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Independence Mine Ski Resort

1960 to Late 1970's

Name of Ski Area: Independence Mine Ski Resort, Independence Mine Ski Facility, Hatcher Pass
Location: Palmer, at the Independence Mine near Hatcher Pass.  This general area is now called the Hatcher Pass State Historical Park.
Type of Area: Ski Hill
Dates of Operation: Mid 1960 to Late 1970's
Who Built It?: This ski area had three owners over time: 1st: Julius Moore, 2nd: the Wattum/Hanks family (Ben and Muriel Wattum, Marne and Lew Hanks) and then 3rd: Mark Mucha
Base/Vertical Drop:

Base: ~3580' / Vertical: 500'

Lifts: Rope tows, T-bar
Facilities: Bunkhouse, food, bar, ski rental, ski patrol
History: Independence Mine was an active gold mine up until Word War II.  After WWII the price of gold was not high enough to justify reopening the mine, so the mine buildings stood vacant.  Skiers started using the abandoned buildings as bases for skiing and climbing the surrounding ridges.

This area became popular amongst skiers and once the road was improved skiers could take a long bus ride (3 hours) from Anchorage to the mine.  In the 1960s rope tows and a T bar were running at this ski area.  And a miners bunkhouse was setup to offer skiers lodging and meals.  During the 1960's the US Army Biathlon team was also based here as snow conditions were often better here than at their training facility on the Arctic Valley Road.

The 1970s saw the mine's Manager's House (now the state park visitor center) converted to a bar and lodge for skiers and snowmobilers.

This ski area was closed due to a number of reasons: The cost of keeping the road plowed from the Hatcher Pass Lodge up to the mine (the State of Alaska only plowed to the Hatcher Pass Lodge).  New state ski lift safety regulations that were cost prohibitive.  And the TransAlaska pipeline economic boom which spurred growth of more recreational opportunities in South-Central Alaska. 

In the 1980's the price of gold recovered enough to justify reopening the mine.  But the mining resumed on the opposite side of the ridge, and for state tax reasons the mining buildings and area around them was given to the State of Alaska for what is now the current Hatcher Pass State Historical Park.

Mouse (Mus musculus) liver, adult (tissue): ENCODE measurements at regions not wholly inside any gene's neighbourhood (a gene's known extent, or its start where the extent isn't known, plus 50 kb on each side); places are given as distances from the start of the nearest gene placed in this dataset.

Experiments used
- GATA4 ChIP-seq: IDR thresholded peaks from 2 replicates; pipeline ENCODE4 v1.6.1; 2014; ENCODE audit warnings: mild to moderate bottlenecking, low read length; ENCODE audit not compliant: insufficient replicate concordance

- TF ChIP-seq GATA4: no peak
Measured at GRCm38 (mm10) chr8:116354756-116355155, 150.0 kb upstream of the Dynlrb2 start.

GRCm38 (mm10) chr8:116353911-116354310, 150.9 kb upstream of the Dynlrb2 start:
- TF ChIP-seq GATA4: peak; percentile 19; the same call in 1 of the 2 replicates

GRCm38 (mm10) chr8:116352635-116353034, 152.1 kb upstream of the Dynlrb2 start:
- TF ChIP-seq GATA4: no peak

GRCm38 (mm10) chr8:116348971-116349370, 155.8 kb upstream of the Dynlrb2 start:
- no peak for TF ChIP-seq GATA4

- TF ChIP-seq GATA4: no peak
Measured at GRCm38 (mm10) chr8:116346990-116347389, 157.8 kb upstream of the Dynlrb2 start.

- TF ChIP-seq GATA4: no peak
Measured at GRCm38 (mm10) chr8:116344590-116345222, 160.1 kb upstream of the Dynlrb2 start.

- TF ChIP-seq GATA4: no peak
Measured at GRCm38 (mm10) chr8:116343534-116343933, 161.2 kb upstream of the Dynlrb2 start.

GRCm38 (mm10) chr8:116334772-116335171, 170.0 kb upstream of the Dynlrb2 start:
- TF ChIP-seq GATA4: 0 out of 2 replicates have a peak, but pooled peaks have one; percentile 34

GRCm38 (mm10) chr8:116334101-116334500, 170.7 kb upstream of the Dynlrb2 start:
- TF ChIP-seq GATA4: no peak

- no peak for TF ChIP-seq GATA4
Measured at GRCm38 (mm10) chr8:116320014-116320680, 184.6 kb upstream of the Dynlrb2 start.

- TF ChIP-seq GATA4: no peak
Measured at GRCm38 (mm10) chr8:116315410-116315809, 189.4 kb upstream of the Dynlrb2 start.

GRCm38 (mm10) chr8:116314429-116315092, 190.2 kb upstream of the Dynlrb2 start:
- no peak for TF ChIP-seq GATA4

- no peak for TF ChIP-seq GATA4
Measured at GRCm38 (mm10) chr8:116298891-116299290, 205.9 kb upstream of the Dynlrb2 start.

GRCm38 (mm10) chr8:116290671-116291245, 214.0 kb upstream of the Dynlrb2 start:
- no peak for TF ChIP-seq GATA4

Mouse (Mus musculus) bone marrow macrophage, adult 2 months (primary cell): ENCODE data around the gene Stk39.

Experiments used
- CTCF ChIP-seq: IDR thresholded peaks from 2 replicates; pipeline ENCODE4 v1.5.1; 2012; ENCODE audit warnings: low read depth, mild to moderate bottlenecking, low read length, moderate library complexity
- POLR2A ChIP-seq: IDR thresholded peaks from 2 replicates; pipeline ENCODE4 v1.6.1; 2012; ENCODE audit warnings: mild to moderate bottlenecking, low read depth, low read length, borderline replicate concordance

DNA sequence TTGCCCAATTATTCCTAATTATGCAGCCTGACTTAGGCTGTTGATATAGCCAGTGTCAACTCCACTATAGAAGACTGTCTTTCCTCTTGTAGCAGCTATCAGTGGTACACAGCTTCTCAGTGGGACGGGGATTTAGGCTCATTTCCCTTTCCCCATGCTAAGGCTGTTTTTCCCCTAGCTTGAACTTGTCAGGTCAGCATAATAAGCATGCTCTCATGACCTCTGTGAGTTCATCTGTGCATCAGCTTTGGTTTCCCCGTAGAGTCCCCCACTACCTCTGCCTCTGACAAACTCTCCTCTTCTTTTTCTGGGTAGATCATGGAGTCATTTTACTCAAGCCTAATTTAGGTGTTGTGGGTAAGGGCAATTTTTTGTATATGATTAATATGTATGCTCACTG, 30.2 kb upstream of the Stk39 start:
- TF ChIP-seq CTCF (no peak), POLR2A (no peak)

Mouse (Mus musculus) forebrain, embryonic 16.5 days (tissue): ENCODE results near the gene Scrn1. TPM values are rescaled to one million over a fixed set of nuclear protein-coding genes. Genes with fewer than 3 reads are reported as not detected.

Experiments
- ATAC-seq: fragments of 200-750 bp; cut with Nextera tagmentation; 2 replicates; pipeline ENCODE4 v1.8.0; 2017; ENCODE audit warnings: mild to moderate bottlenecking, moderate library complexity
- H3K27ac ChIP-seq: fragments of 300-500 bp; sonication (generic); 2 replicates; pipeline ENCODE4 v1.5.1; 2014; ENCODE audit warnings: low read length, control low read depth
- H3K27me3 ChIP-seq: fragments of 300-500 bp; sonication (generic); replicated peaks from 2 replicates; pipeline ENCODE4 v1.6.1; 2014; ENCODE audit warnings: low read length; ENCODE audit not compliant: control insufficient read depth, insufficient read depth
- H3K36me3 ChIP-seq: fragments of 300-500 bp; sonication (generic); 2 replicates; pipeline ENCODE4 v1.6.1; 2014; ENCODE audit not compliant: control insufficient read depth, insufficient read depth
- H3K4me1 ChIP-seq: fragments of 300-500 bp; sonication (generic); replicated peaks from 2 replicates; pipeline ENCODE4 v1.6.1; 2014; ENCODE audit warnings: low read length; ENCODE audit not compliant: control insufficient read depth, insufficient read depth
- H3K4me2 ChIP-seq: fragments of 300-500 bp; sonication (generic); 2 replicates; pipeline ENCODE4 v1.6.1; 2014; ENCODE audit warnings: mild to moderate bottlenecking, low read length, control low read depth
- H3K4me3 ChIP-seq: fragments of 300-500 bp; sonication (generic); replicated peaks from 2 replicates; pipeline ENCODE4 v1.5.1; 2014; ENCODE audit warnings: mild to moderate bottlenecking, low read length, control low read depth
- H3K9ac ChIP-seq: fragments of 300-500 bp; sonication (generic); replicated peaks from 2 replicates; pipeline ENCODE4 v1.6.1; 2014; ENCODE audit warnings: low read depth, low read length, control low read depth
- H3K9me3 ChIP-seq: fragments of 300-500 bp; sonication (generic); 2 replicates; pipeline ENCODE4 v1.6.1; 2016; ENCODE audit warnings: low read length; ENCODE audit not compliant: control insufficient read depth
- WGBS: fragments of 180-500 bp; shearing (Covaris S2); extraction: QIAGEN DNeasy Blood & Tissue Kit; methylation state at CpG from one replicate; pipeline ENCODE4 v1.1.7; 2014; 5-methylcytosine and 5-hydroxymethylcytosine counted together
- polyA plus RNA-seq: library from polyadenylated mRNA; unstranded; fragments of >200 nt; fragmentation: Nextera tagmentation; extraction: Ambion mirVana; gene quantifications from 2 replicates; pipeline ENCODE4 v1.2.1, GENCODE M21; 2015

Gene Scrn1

Miscellaneous: At one time the ski tow incorporated waist straps that were connected to a tow rope holder.  This was to make the ride up less hard on the hands.  But this arrangement seems to be remembered in infamy.  Several folks we have talked to said the tow was "scary".  And Mike Besh has a childhood memory 'frozen' into his mind about this tow.  He remembers skiing at Hatcher Pass on a bitter 10 to 20 below zero day.  Near the top he was frantically struggling to get the tow hook off the rope.  The metal hook finally popped off the rope, flipped up and hit him in the mouth ... where the cold metal hook instantly froze to his tongue !!

The Dave and Eloise Spencer Family (kids: Paige, John, Bill and Lynn) would stay in the bunkhouse for ski trips to Independence Mine.  Paige said the upper two stories had rooms.  The bottom floor had bathrooms and a cafeteria.  And that the place smelled of what it was heated by - coal.

Curt Christiansen recalls that some days of skiing at Independence Mine would end with a downhill tuck of the Hatcher Pass road - from the mine all the way down to the Little Susitna Roadhouse (now the Motherlode Lodge)! 

Sources of Information:

Elizabeth Tower's "Skiing In Alaska", Mike Besh, Rodney Crews, Curt Christiansen, Anne Sudkamp, Paige Spencer, Pat Murphy, Fred Trimble, Russell Dow photo archives, Daryl Haggstrom, Kate Wattum, Barbara McIlrath, Sandy Spitzer, Franz Froelicher, Sam Anderson, Tony Jaramillo; Randy Sauder; Alan and Sharon Baldwin; Chuck Sandvik; Doug Braddock; Joe Gilmore; Dee McAllister; Al Setera, David Mork

~  PHOTOS  ~

Carol Christiansen Photos (1970's)
Thanks to Curt Christiansen for sending these early 1970's photos that his father Carol took during the years the Christiansen family skied at Independence Mine.  Carol Christiansen was on the ski patrol for the Independence Mine ski area.  His son Curt provided the captions for these great pictures.

The ski area.